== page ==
The Church of Jesus Christ of Latter-day Saints' Salt Lake Temple in Salt Lake City, Utah, is seen in 2012. Reuters

The rumors were true: Not only was The Church of Jesus Christ of Latter-day Saints founder Joseph Smith a polygamist but he also married up to 40 wives, some of them teenagers, the Mormon church has admitted. The revelations came in an online essay from the church, the latest piece in a series intended to explain the church's history, the New York Times reported.

The Mormon church has repeatedly renounced polygamy, called "plural marriage" in the 1840s, and insisted that Smith had only one spouse. But new information from the essay said Smith married many wives and authorized other Mormons to practice plural marriage. By the time he died, 29 men and 50 women were in plural marriages. Smith himself was "sealed" to 30 to 40 women, according to the essay.

Most of Smith's wives were between 20 and 40 years old when they married him. The youngest, Helen Mar Kimball, was 14, but she reportedly said her sealing to Smith did not involve sexual relations. The oldest was 56.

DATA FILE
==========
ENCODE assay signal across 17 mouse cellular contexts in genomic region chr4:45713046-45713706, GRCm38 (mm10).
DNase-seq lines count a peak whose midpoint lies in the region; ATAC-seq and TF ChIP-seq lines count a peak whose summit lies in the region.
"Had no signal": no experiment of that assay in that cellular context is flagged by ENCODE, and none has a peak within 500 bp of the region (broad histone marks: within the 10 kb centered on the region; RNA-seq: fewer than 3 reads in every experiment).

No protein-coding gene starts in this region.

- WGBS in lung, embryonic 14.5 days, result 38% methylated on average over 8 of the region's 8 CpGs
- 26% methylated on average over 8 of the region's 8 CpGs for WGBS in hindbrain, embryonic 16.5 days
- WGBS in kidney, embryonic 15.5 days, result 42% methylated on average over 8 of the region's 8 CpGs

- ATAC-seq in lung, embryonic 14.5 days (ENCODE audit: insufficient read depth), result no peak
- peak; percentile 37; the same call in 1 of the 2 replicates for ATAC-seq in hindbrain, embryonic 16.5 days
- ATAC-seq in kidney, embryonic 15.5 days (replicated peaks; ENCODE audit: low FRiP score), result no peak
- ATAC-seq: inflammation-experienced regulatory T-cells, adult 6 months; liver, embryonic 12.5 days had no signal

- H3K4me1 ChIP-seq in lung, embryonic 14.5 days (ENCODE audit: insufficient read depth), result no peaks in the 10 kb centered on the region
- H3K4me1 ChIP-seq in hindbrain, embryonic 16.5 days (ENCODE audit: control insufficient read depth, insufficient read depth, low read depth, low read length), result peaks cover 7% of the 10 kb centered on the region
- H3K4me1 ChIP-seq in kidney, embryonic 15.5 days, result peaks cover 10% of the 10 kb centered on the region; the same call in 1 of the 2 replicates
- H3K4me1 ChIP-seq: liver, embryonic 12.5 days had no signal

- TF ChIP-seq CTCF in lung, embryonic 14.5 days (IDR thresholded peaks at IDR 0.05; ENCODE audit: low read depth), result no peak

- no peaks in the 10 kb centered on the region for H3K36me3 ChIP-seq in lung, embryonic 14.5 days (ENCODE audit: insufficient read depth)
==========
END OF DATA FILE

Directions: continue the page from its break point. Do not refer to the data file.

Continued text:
Smith also married some women who already had husbands. But "most if not all of the first husbands seem to have continued living in the same household with their wives during Joseph’s lifetime, and complaints about these sealings with Joseph Smith are virtually absent from the documentary record," according to the essay. This ordeal hurt the feelings of Emma Hale Smith, Smith's first wife, and she likely did not know about all of his partners. Smith eventually stopped pursuing married women, and a decades after his death, the church renounced polygamy. "Church members no longer practice plural marriage," the essay concluded.

The Mormon church decided to reveal Smith's history in an effort to be truthful, Elder Steven E. Snow told the New York Times. The polygamy essay is one of several long-form pieces published about the church's founding. "There is so much out there on the Internet that we felt we owed our members a safe place where they could go to get reliable, faith-promoting information that was true about some of these more difficult aspects of our history," Snow said. “I believe our history is full of stories of faith and devotion and sacrifice, but these people weren’t perfect.”